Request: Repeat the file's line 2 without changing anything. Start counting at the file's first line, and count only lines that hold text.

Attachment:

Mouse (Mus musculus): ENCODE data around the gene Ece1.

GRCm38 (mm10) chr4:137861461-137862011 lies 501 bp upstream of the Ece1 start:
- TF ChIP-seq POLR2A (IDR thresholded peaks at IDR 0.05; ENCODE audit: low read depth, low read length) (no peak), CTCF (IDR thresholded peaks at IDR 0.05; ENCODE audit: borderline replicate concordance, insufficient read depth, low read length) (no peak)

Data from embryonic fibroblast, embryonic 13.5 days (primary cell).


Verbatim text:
GRCm38 (mm10) chr4:137861461-137862011 lies 501 bp upstream of the Ece1 start: